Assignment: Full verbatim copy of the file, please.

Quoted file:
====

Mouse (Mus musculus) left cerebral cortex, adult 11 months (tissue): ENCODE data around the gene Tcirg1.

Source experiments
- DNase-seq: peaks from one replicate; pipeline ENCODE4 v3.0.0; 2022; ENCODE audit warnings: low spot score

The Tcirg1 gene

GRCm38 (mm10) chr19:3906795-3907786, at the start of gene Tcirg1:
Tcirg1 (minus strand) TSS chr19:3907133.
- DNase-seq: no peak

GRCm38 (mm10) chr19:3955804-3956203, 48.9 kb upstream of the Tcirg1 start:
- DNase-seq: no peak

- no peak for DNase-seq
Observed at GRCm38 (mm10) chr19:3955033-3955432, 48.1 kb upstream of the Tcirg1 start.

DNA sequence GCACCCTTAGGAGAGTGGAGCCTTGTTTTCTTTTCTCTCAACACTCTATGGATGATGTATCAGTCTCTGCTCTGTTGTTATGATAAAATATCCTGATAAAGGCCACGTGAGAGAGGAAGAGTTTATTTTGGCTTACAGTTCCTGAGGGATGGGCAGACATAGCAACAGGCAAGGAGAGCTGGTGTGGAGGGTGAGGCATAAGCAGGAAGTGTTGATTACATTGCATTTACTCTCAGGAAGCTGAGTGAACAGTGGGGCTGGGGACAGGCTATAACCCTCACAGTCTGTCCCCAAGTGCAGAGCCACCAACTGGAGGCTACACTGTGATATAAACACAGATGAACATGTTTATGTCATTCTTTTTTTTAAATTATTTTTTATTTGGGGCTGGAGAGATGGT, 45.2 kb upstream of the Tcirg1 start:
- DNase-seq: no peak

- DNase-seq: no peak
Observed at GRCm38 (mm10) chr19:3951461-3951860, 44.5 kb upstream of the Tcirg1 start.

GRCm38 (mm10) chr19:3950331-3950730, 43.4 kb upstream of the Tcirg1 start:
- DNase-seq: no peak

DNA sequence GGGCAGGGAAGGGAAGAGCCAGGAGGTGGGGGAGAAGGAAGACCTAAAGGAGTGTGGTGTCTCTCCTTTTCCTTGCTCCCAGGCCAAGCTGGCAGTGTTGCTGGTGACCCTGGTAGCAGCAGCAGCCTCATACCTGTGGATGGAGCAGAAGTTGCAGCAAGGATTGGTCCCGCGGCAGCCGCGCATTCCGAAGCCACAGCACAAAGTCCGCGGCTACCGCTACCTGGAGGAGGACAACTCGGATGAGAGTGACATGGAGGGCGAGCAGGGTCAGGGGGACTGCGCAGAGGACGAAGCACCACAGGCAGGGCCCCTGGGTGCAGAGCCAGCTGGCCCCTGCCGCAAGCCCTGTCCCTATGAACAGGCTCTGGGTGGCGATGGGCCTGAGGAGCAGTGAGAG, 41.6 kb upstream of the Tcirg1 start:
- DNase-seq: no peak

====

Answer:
Mouse (Mus musculus) left cerebral cortex, adult 11 months (tissue): ENCODE data around the gene Tcirg1.

Source experiments
- DNase-seq: peaks from one replicate; pipeline ENCODE4 v3.0.0; 2022; ENCODE audit warnings: low spot score

The Tcirg1 gene

GRCm38 (mm10) chr19:3906795-3907786, at the start of gene Tcirg1:
Tcirg1 (minus strand) TSS chr19:3907133.
- DNase-seq: no peak

GRCm38 (mm10) chr19:3955804-3956203, 48.9 kb upstream of the Tcirg1 start:
- DNase-seq: no peak

- no peak for DNase-seq
Observed at GRCm38 (mm10) chr19:3955033-3955432, 48.1 kb upstream of the Tcirg1 start.

DNA sequence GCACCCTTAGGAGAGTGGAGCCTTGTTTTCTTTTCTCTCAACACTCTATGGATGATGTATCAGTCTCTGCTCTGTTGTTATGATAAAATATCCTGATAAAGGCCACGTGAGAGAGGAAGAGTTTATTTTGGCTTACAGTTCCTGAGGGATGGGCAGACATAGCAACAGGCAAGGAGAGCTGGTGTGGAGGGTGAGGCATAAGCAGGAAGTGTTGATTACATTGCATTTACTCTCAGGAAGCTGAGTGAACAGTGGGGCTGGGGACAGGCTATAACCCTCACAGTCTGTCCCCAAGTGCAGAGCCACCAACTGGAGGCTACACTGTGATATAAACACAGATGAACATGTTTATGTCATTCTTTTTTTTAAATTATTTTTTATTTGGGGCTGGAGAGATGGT, 45.2 kb upstream of the Tcirg1 start:
- DNase-seq: no peak

- DNase-seq: no peak
Observed at GRCm38 (mm10) chr19:3951461-3951860, 44.5 kb upstream of the Tcirg1 start.

GRCm38 (mm10) chr19:3950331-3950730, 43.4 kb upstream of the Tcirg1 start:
- DNase-seq: no peak

DNA sequence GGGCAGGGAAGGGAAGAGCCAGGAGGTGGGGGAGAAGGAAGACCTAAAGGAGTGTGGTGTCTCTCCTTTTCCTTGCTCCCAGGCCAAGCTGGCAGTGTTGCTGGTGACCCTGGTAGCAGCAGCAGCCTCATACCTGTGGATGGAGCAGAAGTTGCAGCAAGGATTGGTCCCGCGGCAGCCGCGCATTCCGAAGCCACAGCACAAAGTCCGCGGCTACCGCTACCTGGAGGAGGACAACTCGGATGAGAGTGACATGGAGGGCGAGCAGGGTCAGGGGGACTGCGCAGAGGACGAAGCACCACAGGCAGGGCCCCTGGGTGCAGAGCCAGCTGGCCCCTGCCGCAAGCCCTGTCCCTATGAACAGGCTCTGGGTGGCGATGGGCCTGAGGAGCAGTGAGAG, 41.6 kb upstream of the Tcirg1 start:
- DNase-seq: no peak